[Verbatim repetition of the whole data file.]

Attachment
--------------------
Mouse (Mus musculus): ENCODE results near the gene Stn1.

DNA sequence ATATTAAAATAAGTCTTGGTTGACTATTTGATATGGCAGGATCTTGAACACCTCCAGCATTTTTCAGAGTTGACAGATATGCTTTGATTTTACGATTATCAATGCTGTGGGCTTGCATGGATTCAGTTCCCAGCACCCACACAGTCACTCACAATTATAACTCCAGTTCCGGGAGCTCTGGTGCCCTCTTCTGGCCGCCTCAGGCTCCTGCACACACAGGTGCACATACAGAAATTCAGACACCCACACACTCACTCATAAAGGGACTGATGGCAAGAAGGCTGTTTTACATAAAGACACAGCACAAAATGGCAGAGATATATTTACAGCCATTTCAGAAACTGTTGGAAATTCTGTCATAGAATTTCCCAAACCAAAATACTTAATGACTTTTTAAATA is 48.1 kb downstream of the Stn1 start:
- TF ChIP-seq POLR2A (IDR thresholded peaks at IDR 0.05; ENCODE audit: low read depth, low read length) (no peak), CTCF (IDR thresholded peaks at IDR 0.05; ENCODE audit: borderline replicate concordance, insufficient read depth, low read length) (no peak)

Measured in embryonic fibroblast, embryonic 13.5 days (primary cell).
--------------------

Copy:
Mouse (Mus musculus): ENCODE results near the gene Stn1.

DNA sequence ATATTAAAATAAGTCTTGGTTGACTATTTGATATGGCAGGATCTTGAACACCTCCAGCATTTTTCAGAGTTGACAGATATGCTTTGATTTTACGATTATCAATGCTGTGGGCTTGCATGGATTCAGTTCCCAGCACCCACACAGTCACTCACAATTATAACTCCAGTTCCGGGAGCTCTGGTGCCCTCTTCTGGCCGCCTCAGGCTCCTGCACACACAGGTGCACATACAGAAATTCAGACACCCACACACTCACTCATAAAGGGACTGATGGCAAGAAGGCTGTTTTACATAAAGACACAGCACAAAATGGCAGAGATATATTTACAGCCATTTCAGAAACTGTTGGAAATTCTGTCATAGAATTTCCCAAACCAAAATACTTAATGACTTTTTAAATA is 48.1 kb downstream of the Stn1 start:
- TF ChIP-seq POLR2A (IDR thresholded peaks at IDR 0.05; ENCODE audit: low read depth, low read length) (no peak), CTCF (IDR thresholded peaks at IDR 0.05; ENCODE audit: borderline replicate concordance, insufficient read depth, low read length) (no peak)

Measured in embryonic fibroblast, embryonic 13.5 days (primary cell).